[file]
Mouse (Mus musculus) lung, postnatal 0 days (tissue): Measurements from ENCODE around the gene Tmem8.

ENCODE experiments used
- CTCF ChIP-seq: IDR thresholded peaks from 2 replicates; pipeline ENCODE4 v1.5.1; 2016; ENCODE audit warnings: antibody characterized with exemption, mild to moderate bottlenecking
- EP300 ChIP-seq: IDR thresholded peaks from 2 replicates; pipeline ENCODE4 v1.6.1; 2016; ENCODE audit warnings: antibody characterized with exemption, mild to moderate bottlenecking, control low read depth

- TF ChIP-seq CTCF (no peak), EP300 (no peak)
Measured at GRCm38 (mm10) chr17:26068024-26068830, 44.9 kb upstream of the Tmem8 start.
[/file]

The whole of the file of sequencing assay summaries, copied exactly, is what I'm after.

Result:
Mouse (Mus musculus) lung, postnatal 0 days (tissue): Measurements from ENCODE around the gene Tmem8.

ENCODE experiments used
- CTCF ChIP-seq: IDR thresholded peaks from 2 replicates; pipeline ENCODE4 v1.5.1; 2016; ENCODE audit warnings: antibody characterized with exemption, mild to moderate bottlenecking
- EP300 ChIP-seq: IDR thresholded peaks from 2 replicates; pipeline ENCODE4 v1.6.1; 2016; ENCODE audit warnings: antibody characterized with exemption, mild to moderate bottlenecking, control low read depth

- TF ChIP-seq CTCF (no peak), EP300 (no peak)
Measured at GRCm38 (mm10) chr17:26068024-26068830, 44.9 kb upstream of the Tmem8 start.